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Small budget independents grow up to be big hits

Aug. 31, 2004

This past weekend, Napoleon Dynamite came to theaters in Waco, an occurrence which had been silently spurred on by movie-goers for weeks. Independent movies often showcase actors' abilities in greater depth and can gain more of an emotional connection with the audience. They rely on character development, music and offbeat story lines. Napoleon Dynamite, Garden State and The Door in the Floor are three of this summer's top indies that shouldn't be ignored and are well worth the $5.

Napoleon Dynamite


Jared Hess grew up around llamas.

Hess, 24, co-wrote and directed the surprising summer hit Napoleon Dynamite, a geeky comedy based loosely on his own experiences.

The movie premiered at the Sundance Film Festival in January, and was picked up by Fox Searchlight for over $3 million.

Napoleon Dynamite was filmed in Preston, Idaho, where Hess finished out the remaining three years of his high school career. The lackluster setting was the perfect backdrop for Hess' chronicles of a classic nerd in a small-town high school.

"I just wanted to do the type of comedy that I always wanted to see," Hess told reporter Daniel Robert Epstein. "I had never seen a real, true underdog drawing unicorns in class like I used to."

The clumsy hero of the film, played by first-time actor Jon Heder, first appeared in Hess' comic short, Peluca (look for it on the Napoleon Dynamite DVD). Napoleon, the slack-jawed, lethargic lead, lives in a world of archaic weapons and mythical beasts. Indifferent to the world around him, he buries himself in tether ball and tater tots.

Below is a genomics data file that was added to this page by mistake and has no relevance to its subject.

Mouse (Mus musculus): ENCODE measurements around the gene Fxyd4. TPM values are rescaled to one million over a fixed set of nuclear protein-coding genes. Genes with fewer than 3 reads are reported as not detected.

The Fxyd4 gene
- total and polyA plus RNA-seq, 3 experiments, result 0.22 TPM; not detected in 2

Napoleon joins forces with Pedro, a Mexican transfer student, and novice glamour-shot photographer Deb. Together they fight classic adolescent battles -- both at school and at home.

After graduating high school, Hess spent two years as a Mormon missionary in Venezuela and Chicago. In Chicago, he met an Italian-American man who introduced himself as "Napoleon Dynamite." Hess knew the name was destined for the silver screen.

Much of the dialogue in the film came directly from conversations with Hess' five younger brothers.

Hess told Epstein, "I did get a phone call from one of my brothers that went, 'Is Mom there?' 'No, she's getting her hair done.' 'Uh, can you bring me my Chapstick?'"

Many of the most bizarre episodes in the film were based on stories from Hess' past. As children, his brothers witnessed the family's bull being shot in front of a school bus. And Hess' mother really did keep pet llamas at the family's home in Preston (the actual llama that appeared in the movie is her current pet, Dolly). Hess wrote these stories and more into Napoleon Dynamite.

"[My] friend's brother actually did buy a time machine online, like Napoleon's Uncle Rico did, from a guy in Florida. ... The guy that built it sent him four or five 10-dollar bills from different time periods so he could buy stuff when he time traveled."

As a film student at Brigham Young University, Hess met his wife Jerusha, 23, who co-wrote the film with him. Hess explains that certain episodes in the movie are based on his wife's experiences as well.

"I think, more than anything, it was me being able to look back on how awkward I was in high school and being able to laugh about it," Hess told Epstein. "I did wear moon boots and Hammer pants to school one time."

Garden State

By JOEL DOURIS, contributor

Zach Braff explores the abyss of life as Andrew Largeman in his new movie, Garden State.

Braff, known from the NBC television show Scrubs, shows tremendous heart in his writing and directorial debut. He presents a dark comedy that relies heavily on the ironies of everyday situations.